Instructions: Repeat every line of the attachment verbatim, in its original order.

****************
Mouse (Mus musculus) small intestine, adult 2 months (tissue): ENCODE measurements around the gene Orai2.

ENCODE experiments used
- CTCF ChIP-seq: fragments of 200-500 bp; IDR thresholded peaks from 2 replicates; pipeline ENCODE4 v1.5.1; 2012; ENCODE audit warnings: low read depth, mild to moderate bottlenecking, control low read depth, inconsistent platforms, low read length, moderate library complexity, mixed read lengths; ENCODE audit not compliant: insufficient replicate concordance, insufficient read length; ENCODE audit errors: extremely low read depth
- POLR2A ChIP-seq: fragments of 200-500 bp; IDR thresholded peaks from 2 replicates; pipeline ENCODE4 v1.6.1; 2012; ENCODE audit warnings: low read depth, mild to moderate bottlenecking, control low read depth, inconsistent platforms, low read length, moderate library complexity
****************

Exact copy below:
Mouse (Mus musculus) small intestine, adult 2 months (tissue): ENCODE measurements around the gene Orai2.

ENCODE experiments used
- CTCF ChIP-seq: fragments of 200-500 bp; IDR thresholded peaks from 2 replicates; pipeline ENCODE4 v1.5.1; 2012; ENCODE audit warnings: low read depth, mild to moderate bottlenecking, control low read depth, inconsistent platforms, low read length, moderate library complexity, mixed read lengths; ENCODE audit not compliant: insufficient replicate concordance, insufficient read length; ENCODE audit errors: extremely low read depth
- POLR2A ChIP-seq: fragments of 200-500 bp; IDR thresholded peaks from 2 replicates; pipeline ENCODE4 v1.6.1; 2012; ENCODE audit warnings: low read depth, mild to moderate bottlenecking, control low read depth, inconsistent platforms, low read length, moderate library complexity